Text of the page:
Christoph Kern

Christoph Kern

Christoph Kern is a Principal Software Engineer in Google’s Information Security Engineering organization, whose goal is to keep Google’s products secure and users safe. His main focus is on developing scalable, principled approaches to software security.
Authored Publications
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    Preview abstract This paper reflects on work at Google over the past decade to address common types of software safety and security defects. Our experience has shown that software safety is an emergent property of the software and tooling ecosystem it is developed in and the production environment into which it is deployed. Thus, to effectively prevent common weaknesses at scale, we need to shift-left the responsibility for ensuring safety and security invariants to the end-to-end developer ecosystem, that is, programming languages, software libraries, application frameworks, build and deployment tooling, the production platform and its configuration surfaces, and so forth. Doing so is practical and cost effective when developer ecosystems are designed with application archetypes in mind, such as web or mobile apps: The design of the developer ecosystem can address threat model aspects that apply commonly to all applications of the respective archetype, and investments to ensure safety invariants at the ecosystem level amortize across many applications. Applying secure-by-design principles to developer ecosystems at Google has achieved drastic reduction and in some cases near-zero residual rates of common classes of defects, across hundreds of applications being developed by thousands of developers. View details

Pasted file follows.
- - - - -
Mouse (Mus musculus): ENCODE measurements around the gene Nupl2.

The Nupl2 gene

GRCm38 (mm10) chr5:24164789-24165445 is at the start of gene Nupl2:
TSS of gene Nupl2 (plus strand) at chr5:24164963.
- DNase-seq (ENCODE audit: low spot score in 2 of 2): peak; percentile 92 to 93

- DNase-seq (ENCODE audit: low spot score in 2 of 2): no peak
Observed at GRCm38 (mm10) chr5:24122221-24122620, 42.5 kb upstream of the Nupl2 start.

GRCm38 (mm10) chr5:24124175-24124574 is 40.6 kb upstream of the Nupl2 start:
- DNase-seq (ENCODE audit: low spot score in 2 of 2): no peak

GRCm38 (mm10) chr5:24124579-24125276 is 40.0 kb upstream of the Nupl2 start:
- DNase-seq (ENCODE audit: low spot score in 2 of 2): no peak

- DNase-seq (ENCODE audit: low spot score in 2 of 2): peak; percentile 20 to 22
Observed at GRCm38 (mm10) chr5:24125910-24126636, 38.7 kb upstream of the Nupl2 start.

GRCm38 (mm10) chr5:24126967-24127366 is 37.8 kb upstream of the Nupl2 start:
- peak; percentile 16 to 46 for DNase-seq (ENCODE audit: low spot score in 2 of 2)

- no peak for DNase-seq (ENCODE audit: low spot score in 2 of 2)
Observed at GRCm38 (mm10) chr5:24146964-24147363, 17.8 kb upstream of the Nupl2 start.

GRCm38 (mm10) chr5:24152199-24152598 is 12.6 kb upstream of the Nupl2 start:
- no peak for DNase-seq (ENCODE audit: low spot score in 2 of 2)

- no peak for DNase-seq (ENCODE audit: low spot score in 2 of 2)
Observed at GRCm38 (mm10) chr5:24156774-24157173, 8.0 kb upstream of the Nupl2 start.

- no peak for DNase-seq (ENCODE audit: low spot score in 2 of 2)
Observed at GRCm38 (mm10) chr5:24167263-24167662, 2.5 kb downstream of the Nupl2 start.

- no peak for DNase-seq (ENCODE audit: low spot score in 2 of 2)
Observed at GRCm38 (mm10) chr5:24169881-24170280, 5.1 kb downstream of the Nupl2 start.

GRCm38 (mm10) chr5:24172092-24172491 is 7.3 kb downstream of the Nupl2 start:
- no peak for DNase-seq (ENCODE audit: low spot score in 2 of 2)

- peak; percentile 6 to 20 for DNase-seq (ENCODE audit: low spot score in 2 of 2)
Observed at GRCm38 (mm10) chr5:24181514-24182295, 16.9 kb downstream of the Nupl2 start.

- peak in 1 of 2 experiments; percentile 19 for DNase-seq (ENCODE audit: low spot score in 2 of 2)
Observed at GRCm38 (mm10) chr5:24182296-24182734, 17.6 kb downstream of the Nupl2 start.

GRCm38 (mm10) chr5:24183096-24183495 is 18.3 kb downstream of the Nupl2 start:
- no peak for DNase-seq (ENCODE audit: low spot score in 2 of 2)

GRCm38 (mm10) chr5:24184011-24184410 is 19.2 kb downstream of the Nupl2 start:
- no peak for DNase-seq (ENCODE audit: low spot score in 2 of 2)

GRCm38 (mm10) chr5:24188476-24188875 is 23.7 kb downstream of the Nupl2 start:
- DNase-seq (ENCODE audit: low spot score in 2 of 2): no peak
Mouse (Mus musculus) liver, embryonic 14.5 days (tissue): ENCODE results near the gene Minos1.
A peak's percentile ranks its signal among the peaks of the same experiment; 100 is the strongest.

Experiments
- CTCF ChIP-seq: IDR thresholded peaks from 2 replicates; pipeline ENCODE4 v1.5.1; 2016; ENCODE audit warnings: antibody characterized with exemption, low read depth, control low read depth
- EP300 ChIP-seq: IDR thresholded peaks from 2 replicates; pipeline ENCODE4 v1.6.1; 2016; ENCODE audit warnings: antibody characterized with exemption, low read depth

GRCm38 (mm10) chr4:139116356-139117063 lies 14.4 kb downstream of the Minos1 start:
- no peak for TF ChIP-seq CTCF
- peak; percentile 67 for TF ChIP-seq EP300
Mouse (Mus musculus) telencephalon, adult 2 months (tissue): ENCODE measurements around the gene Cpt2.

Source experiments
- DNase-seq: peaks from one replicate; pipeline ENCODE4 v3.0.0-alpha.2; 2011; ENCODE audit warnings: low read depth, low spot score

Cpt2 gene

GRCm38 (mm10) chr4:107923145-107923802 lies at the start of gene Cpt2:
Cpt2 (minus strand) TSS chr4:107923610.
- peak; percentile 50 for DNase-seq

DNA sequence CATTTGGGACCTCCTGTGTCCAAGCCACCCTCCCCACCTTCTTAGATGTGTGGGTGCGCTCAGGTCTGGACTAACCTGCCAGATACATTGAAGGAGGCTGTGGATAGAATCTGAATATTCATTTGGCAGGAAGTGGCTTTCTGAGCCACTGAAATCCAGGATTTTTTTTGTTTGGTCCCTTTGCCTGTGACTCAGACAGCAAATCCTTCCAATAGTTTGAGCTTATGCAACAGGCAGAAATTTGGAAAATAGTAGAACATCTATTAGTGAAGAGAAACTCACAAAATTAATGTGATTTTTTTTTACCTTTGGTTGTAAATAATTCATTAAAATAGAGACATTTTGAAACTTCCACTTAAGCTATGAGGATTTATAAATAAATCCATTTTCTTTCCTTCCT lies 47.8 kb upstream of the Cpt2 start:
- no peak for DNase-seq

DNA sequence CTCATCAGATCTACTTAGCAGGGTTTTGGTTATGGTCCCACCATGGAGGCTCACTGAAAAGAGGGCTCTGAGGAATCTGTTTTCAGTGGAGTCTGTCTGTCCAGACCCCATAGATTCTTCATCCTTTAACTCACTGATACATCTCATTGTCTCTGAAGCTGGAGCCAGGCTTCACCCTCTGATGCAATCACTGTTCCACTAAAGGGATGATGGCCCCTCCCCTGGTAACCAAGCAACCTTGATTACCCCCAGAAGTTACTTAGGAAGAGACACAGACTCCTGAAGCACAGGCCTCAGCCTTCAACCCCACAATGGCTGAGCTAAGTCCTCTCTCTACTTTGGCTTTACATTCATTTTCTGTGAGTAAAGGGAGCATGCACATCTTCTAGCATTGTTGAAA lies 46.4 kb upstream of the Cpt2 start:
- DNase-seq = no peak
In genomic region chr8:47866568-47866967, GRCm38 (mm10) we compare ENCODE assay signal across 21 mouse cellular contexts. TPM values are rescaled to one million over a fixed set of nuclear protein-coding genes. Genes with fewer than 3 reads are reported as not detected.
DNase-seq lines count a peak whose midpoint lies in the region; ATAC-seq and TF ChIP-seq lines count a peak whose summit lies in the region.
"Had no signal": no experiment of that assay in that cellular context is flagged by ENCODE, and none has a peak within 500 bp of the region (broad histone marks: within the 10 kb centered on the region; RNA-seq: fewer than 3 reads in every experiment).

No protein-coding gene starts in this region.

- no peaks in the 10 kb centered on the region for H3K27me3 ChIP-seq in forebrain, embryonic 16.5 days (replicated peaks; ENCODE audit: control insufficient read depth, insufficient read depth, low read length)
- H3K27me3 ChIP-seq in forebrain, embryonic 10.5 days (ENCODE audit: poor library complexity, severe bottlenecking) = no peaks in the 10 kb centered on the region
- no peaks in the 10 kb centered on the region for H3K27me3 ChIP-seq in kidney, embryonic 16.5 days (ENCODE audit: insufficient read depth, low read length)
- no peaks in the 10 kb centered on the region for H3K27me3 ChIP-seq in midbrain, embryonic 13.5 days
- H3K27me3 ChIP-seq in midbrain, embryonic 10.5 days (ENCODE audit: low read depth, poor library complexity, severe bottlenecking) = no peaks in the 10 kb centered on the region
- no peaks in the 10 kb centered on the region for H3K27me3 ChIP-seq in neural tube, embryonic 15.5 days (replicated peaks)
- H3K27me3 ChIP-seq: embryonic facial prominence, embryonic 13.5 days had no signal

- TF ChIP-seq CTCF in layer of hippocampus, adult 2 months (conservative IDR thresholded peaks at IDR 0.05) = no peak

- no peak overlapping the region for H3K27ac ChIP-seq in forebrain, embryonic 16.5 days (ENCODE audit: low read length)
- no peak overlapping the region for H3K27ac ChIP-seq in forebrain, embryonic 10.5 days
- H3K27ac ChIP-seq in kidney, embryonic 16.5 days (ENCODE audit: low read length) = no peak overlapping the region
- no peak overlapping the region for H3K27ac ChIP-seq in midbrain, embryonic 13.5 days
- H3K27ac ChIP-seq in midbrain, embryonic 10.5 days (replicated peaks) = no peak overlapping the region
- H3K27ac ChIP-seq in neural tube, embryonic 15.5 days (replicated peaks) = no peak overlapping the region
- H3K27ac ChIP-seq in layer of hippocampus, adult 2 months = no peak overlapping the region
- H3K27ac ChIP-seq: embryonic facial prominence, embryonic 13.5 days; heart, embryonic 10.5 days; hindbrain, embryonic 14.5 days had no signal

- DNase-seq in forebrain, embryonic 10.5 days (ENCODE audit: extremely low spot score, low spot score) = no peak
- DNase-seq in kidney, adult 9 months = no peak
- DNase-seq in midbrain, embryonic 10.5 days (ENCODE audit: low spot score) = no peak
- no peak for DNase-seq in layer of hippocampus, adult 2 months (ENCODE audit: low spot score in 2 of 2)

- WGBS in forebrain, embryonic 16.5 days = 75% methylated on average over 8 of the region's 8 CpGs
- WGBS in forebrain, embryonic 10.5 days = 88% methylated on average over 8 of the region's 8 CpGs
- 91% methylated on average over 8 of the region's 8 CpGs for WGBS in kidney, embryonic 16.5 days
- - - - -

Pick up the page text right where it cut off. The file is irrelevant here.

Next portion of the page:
Secure by Design at Google
    Google Security Engineering(2024)
    Preview abstract This whitepaper provides an overview of Google's approach to secure design. View details